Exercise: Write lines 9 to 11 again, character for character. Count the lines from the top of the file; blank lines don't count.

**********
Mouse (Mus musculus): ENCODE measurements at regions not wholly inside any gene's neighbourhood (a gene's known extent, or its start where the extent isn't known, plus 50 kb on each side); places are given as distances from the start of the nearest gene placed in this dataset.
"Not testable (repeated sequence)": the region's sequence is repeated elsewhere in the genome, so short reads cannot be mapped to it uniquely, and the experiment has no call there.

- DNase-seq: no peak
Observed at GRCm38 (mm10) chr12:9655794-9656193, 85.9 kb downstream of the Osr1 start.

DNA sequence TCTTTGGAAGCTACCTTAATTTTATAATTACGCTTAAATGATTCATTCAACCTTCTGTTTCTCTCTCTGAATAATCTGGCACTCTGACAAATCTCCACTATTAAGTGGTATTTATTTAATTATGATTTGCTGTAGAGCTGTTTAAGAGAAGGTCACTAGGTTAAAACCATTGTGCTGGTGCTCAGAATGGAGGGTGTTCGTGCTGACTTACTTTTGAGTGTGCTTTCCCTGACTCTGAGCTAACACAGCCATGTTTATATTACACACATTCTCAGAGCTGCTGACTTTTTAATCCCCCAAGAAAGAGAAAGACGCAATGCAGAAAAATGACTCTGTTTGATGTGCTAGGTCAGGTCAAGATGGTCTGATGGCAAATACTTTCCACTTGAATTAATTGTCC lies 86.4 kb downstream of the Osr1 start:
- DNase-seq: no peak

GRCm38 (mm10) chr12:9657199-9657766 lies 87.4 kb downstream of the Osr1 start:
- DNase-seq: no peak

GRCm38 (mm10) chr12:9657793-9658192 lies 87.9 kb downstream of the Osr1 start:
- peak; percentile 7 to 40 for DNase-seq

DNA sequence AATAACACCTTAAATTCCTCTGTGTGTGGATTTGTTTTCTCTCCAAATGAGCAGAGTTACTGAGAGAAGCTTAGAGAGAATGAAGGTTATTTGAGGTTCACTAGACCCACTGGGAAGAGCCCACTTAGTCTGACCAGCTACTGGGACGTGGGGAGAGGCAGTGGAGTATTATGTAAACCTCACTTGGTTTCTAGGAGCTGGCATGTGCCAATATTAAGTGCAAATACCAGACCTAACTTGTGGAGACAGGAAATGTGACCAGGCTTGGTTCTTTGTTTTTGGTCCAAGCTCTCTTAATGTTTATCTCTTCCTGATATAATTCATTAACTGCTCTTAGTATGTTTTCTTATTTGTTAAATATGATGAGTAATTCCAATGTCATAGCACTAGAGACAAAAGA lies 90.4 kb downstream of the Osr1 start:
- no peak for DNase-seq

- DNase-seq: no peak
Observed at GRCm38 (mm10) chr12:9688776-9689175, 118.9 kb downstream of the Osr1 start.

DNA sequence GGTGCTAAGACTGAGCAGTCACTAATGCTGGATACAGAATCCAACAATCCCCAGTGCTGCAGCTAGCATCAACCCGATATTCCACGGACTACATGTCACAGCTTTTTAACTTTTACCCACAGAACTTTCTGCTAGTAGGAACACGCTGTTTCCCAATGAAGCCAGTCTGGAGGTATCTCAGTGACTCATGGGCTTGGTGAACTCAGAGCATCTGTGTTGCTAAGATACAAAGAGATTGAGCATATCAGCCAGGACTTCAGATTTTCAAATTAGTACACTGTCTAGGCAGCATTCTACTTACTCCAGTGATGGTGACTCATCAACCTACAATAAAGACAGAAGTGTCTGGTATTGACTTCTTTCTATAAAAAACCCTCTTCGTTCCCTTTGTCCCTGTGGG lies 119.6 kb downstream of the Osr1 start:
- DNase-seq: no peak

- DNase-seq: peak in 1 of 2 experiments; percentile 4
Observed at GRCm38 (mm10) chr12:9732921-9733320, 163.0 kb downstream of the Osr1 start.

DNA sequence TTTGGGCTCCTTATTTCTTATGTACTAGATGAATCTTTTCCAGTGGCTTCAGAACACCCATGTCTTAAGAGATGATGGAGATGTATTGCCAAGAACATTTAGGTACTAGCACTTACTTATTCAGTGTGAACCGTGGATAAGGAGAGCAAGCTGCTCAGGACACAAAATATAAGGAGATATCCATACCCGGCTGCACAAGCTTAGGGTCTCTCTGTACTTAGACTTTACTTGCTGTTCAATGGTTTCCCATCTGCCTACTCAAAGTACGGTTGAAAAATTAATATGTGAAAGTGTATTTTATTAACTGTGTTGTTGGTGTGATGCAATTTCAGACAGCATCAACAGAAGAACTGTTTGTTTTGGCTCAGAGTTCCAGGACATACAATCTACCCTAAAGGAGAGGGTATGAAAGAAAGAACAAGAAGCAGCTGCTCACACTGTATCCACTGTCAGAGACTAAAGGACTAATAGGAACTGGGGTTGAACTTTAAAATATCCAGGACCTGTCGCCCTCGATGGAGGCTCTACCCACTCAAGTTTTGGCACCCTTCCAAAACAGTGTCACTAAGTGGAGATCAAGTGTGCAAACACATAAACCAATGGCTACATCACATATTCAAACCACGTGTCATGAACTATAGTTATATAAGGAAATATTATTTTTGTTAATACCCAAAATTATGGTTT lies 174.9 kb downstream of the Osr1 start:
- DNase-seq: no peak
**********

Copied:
GRCm38 (mm10) chr12:9657793-9658192 lies 87.9 kb downstream of the Osr1 start:
- peak; percentile 7 to 40 for DNase-seq

DNA sequence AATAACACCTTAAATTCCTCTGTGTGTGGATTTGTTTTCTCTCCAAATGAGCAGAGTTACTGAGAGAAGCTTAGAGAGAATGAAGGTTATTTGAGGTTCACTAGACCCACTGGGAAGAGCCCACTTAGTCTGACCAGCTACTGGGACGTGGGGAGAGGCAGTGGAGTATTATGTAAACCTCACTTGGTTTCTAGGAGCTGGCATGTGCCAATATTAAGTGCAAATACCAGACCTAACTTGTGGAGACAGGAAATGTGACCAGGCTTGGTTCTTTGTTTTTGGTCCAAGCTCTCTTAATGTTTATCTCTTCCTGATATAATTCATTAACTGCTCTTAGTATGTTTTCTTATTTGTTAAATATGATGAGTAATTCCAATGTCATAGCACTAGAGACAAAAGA lies 90.4 kb downstream of the Osr1 start: